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I have written a depth first search that returns the depth the target node was found at or a -1 if no path was found. the algorithm works but I need to speed it up. Here is the function

def depth(dic, head, target):
    if(head==target):
        return
    depth=1
    que = deque()
    que.append('|') #used to mark end of each breadth so i can count depth correctly
    used = list()
    add = True

    while(que): #while the que isn't empty
        for x in dic[head]: #check current level
            if x==target:
                print(depth),
                return;
        for x in dic[head]: #add this level to the que and used list
            for y in used:
                if y==x:
                    add=False
                    break
            if add == True:
                que.append(x)
                used.append(x)
            add=True
        que.append('|') #add our delimiter
        while(que): #grab the next item from the que and inc depth count
            temp = que.popleft()
            if temp=='|': #bump depth counter since we found end of a level
                depth+=1
            else:
                head=temp #bump to next node to check
                break

    print('-1'), #reached the end, node not found

the dic that is being passed in is declared

dic = defaultdict(list)

so that each value is a list of integers and i'm using the | so I know when to bump the depth counter. I realize that I'm getting bogged down in the middle where I'm checking all nodes at the current level and adding them to the que and used list but I am at a loss how to speed that up.

EDIT:

for anyone that has a similar issue here is the algorithm that I ended up with, the way it steps through the search is a little odd because i'm returning the shallowest depth at which a value can be found and if not all connections at the same depth were checked at the same time we could end up finding nodes at the next depth (like an off by one error)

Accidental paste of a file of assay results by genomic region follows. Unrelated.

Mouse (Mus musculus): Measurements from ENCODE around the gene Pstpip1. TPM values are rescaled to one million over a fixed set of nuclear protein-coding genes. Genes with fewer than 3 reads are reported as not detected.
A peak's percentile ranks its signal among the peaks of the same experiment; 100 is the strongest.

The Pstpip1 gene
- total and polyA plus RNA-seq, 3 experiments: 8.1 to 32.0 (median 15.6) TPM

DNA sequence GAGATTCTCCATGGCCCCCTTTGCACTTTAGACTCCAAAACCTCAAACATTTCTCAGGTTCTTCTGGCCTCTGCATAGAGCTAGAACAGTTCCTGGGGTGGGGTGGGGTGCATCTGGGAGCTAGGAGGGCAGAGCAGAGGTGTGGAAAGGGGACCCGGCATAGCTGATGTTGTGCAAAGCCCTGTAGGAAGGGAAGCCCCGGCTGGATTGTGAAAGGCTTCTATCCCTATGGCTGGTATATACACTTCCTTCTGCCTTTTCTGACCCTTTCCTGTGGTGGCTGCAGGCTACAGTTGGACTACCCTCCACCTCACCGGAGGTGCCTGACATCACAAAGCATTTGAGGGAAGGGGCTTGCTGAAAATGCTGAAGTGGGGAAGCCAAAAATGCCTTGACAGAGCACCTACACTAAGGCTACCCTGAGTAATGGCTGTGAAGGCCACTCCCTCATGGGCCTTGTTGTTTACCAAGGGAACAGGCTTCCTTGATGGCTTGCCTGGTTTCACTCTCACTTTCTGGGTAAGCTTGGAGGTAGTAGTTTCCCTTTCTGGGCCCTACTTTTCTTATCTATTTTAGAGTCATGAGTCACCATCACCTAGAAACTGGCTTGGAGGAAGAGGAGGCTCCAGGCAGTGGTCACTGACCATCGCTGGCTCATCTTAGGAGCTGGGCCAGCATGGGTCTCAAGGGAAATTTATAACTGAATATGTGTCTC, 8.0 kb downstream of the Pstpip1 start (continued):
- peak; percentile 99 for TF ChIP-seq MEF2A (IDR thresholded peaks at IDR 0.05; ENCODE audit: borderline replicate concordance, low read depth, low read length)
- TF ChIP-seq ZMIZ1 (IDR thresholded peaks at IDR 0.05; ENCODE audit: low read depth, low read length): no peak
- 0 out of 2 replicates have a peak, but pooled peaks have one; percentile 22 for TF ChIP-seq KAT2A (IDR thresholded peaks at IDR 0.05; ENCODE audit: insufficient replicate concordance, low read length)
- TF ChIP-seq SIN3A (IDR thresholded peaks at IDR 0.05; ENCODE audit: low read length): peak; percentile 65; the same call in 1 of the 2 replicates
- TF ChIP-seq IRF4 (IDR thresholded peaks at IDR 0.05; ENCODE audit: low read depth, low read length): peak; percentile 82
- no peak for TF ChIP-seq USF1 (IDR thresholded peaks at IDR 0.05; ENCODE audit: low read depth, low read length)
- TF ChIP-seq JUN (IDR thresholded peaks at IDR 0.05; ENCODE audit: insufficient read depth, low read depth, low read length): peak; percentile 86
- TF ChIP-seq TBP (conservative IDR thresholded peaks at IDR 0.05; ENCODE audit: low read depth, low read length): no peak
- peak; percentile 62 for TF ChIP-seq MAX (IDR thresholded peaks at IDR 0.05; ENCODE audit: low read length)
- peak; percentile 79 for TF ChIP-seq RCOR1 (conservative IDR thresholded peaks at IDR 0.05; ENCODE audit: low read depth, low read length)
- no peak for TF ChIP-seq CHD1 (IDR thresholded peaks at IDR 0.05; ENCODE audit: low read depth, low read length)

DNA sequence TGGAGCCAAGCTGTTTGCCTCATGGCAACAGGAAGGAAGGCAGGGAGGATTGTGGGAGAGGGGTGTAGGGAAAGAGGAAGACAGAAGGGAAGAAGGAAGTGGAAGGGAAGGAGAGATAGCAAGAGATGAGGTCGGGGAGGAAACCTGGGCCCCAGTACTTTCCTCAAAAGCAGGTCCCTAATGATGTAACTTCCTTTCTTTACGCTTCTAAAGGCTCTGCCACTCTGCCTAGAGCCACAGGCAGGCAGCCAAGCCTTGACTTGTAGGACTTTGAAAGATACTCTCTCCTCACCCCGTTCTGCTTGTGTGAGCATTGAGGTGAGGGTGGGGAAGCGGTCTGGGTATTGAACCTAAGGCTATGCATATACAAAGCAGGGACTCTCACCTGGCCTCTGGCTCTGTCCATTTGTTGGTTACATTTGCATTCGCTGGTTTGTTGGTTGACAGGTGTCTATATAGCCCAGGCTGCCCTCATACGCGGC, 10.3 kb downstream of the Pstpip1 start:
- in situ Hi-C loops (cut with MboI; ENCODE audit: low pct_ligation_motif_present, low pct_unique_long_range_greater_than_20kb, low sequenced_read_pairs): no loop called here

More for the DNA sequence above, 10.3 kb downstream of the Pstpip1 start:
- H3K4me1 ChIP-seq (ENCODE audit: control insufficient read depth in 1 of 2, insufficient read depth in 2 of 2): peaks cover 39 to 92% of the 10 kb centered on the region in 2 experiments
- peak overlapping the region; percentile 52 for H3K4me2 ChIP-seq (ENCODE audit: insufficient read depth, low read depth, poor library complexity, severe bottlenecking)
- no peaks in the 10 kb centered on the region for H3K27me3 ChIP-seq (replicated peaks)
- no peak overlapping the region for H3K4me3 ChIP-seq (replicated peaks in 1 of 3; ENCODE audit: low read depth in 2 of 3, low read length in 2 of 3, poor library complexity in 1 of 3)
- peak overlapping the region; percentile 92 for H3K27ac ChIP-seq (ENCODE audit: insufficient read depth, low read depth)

def depthOfNodeBFS(dic, head, target):
    if(head==target):
        return
    depth=0
    que = []
    que.append(head)
    used = set()
    nex = list()

    while(que): #while the que isn't empty
        depth+=1 #bump the depth counter
        for x in que: #check the next level of all nodes at current depth
            if target in dic[x]: #if the target is found were done
                print(depth),
                return;
            else:               #other wise track what we've checked
                nex.append(x)
                used.add(x)
        while(nex):       #remove checked from que and add children to que
            que.pop(0)
            que.extend(dic[nex.pop()]-used)
    print('-1'),
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  • no, it bumped the def over one (fixed), though not sure thats worth a down vote
    – James
    Commented Oct 20, 2015 at 12:53
  • 1
    not sure, but one quick improvement you could make is to change used from a list to a set. in fact you could replace the whole for y in used: if y == x line with if x in used, and this could be a lot faster for a set, especially as the graph grows. Commented Oct 20, 2015 at 14:10

1 Answer 1

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This looks more like breadth-first search than depth-first search to me, but you shouldn't have nested while loops. The usual algorithm for a breadth-first search is something like:

add the root to the queue
while the queue is not empty:
  dequeue the first element elt
  if elt is the solution, return it
  otherwise, add each child of elt to the queue

If you want to report the depth, I'd suggest adding tuples (node, depth) to the queue:

add (root, 0) to the queue
while the queue is not empty:
  elt, depth = queue.popleft()
  if elt is the solution, return (elt, depth)
  otherwise, for each child of elt:
     add (child, depth+1) to the queue
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  • thanks for pointing out i titled it wrong, it is breadth first, just looking for the depth. thank s for the help.
    – James
    Commented Oct 20, 2015 at 14:21
  • thank you, this along with Corley's sugestion for in (didn't know about that or sets previously) enabled me to get the time down enough.
    – James
    Commented Oct 20, 2015 at 14:55

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